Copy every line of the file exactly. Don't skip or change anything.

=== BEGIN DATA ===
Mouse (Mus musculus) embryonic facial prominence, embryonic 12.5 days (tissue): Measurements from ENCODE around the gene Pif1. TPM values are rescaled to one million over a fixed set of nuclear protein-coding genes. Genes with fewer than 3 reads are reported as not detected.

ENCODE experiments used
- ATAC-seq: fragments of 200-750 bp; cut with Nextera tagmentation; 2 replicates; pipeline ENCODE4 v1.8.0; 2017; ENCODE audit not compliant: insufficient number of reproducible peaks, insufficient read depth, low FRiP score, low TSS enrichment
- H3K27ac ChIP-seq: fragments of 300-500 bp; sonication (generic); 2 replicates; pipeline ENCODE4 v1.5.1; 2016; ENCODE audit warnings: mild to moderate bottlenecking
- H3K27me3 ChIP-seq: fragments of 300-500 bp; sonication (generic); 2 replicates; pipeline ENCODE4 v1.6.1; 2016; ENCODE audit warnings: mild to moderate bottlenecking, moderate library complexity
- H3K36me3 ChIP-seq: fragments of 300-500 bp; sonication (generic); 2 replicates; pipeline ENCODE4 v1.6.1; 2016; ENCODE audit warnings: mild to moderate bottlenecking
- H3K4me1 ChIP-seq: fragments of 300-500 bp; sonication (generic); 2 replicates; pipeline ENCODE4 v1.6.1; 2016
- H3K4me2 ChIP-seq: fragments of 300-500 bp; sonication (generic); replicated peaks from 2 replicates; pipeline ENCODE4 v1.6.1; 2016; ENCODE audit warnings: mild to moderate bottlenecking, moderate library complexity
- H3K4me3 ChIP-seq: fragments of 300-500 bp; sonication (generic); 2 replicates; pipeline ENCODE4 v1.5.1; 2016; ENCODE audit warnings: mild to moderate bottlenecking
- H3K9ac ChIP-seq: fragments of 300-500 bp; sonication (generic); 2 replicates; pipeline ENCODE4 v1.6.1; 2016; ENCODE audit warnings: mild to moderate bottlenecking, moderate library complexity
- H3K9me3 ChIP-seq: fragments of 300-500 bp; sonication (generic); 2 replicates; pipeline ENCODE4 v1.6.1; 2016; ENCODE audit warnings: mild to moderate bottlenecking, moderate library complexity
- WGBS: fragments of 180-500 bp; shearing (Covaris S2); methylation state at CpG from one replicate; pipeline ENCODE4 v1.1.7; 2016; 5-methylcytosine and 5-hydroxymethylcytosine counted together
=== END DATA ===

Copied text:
Mouse (Mus musculus) embryonic facial prominence, embryonic 12.5 days (tissue): Measurements from ENCODE around the gene Pif1. TPM values are rescaled to one million over a fixed set of nuclear protein-coding genes. Genes with fewer than 3 reads are reported as not detected.

ENCODE experiments used
- ATAC-seq: fragments of 200-750 bp; cut with Nextera tagmentation; 2 replicates; pipeline ENCODE4 v1.8.0; 2017; ENCODE audit not compliant: insufficient number of reproducible peaks, insufficient read depth, low FRiP score, low TSS enrichment
- H3K27ac ChIP-seq: fragments of 300-500 bp; sonication (generic); 2 replicates; pipeline ENCODE4 v1.5.1; 2016; ENCODE audit warnings: mild to moderate bottlenecking
- H3K27me3 ChIP-seq: fragments of 300-500 bp; sonication (generic); 2 replicates; pipeline ENCODE4 v1.6.1; 2016; ENCODE audit warnings: mild to moderate bottlenecking, moderate library complexity
- H3K36me3 ChIP-seq: fragments of 300-500 bp; sonication (generic); 2 replicates; pipeline ENCODE4 v1.6.1; 2016; ENCODE audit warnings: mild to moderate bottlenecking
- H3K4me1 ChIP-seq: fragments of 300-500 bp; sonication (generic); 2 replicates; pipeline ENCODE4 v1.6.1; 2016
- H3K4me2 ChIP-seq: fragments of 300-500 bp; sonication (generic); replicated peaks from 2 replicates; pipeline ENCODE4 v1.6.1; 2016; ENCODE audit warnings: mild to moderate bottlenecking, moderate library complexity
- H3K4me3 ChIP-seq: fragments of 300-500 bp; sonication (generic); 2 replicates; pipeline ENCODE4 v1.5.1; 2016; ENCODE audit warnings: mild to moderate bottlenecking
- H3K9ac ChIP-seq: fragments of 300-500 bp; sonication (generic); 2 replicates; pipeline ENCODE4 v1.6.1; 2016; ENCODE audit warnings: mild to moderate bottlenecking, moderate library complexity
- H3K9me3 ChIP-seq: fragments of 300-500 bp; sonication (generic); 2 replicates; pipeline ENCODE4 v1.6.1; 2016; ENCODE audit warnings: mild to moderate bottlenecking, moderate library complexity
- WGBS: fragments of 180-500 bp; shearing (Covaris S2); methylation state at CpG from one replicate; pipeline ENCODE4 v1.1.7; 2016; 5-methylcytosine and 5-hydroxymethylcytosine counted together